Thursday, November 5, 2015

The Giant Panda Bear

The Giant Panda Bear

Giant Panda Bear
The giant panda bear (Ailuropoda melanoleuca) is an endangered species of bear found natively in central-western and south-western China. Currently, it is thought that approximately 75% of giant panda bears reside in the Sichuan province, with the remainder being spread between the Shaanxi and Gansu provinces. The area inhabited by the giant panda bear today is but a remnant of its once extensive territory, however. It is thought that many thousands of years ago, the species ranged over much of southern and eastern China - fossil evidence even places the panda as far south as northern Myanmar - but due to climate change and the expanding human population, this has shrunk dramatically. The black and white markings of the giant panda are a familiar sight to many people around the world. The World Wide Fund for Nature (WWF) has used the image of a giant panda as its logo since the organization's founding in 1961 and the species can be frequently found in nature documentaries, children's programmes and even Hollywood films. DreamWorks Animation's 2008 film "Kung Fu Panda" is a particularly recent example.

Approximately 75% of giant panda bears reside in the Sichuan province
 
Giant Panda Bear

Giant Panda Bear Facts

The giant panda bear has a very distinctive and instantly recognizable coat. Black fur covers the front
and back legs, shoulders, ears and an area around each eye. The rest of the animal is white. It's not clear why the giant panda is marked this way. One theory suggests it is to aid camouflage in the shady environment in which it lives, whereas another proposes it is to help the panda stand out in its habitat in order to find mates. It has a similar body shape to that of other bear species but possesses an elongated radial sesamoid bone (a "thumb") that greatly aids its ability to pick up and eat bamboo. This is unique within the Ursidae (bear) family. Adults can weigh between 100 and 150kg with males typically around 10% larger and 20% heavier than females. They measure roughly 1.5 meters long (nose to rump) and have a 10-15cm tail, the second longest tail of any bear.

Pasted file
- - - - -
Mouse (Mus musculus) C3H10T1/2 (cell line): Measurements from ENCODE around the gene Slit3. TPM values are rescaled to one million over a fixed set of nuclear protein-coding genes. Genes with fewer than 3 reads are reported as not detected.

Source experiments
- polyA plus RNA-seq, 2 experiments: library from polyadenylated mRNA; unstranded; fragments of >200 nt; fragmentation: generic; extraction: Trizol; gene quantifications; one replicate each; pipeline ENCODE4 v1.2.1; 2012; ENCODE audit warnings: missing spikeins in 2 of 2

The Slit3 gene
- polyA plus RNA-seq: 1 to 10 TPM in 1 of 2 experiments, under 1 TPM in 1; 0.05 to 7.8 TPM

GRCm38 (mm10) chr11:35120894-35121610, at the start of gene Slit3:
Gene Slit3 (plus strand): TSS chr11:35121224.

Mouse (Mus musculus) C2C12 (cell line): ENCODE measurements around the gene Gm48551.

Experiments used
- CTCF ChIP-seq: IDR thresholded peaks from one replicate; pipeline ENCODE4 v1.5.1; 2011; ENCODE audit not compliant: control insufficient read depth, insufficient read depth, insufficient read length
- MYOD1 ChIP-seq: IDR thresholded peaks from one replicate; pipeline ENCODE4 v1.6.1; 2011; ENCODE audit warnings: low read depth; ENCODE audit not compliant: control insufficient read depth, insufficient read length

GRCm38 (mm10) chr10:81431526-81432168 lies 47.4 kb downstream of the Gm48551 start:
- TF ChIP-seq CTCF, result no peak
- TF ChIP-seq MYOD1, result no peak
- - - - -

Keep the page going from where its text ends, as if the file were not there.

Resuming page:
The giant panda bear's diet is primarily the stems, leaves and shoots of a variety of bamboo species. They don't have any particular preference and indeed may not have much choice; due to the altitude at which the giant panda is now forced to live, the number of bamboo species available to it are somewhat limited. Because bamboo has little nutritional value, pandas need to spend a significant amount of time eating - usually at least 12 hours a day. In this time they can consume as much as 38 kilograms. Interestingly, the giant panda bear's digestive system is similar to that of other carnivores, yet it lives quite happily on a primarily herbivorous diet. On rare occasions meat and fish may be consumed if available, though bamboo remains the preferred choice.

Panda Bear
Giant panda bears are known for being solitary and peaceful animals, though they will show aggression if threatened. Luckily, they have very few natural enemies. Jackals and leopards have been known to prey on pandas, although not commonly, and the yellow-throated martin will also sometimes eat giant panda cubs. However, the main threats to the giant panda are the destruction of its habitat and illegal hunting by poachers. China's expanding economy has had a catastrophic effect on the panda's habitat in recent decades, resulting in a dramatic decrease in the population of these gentle creatures. Coupled with the naturally low birth rate of pandas - both in the wild and captivity - the situation appears particularly dire. Despite these odds, recent surveys have indicated that giant panda numbers might actually be on the increase. Scientists believe that the wild population may now number between 2500 and 3000, a significant increase from the 1980s when only about 1000 were thought to exist in the wild. This boost in population is helped by the growing awareness of the giant pandas situation and also the increase in panda sanctuaries and conservation efforts in China and around the world. The authorities for the Sichuan, Gansu and Shaanxi provinces continue to work towards the conservation of giant pandas and are aided by organizations like the WWF. The International Union for Conservation of Nature (IUCN), an organization dedicated to natural resource conservation still classifies the giant panda as being endangered, however, as the population still remains relatively lowand threats to its survival still remain.

It is hoped that in the years to come, giant panda numbers will continue to increase both in the wild and captivity. Organizations like the WWF continually work to increase the panda population, protect as much of their natural habitat as possible and raise global awareness of the situation. Anybody wishing to contribute towards this effort or help in other ways should visit the WWF's website for details.

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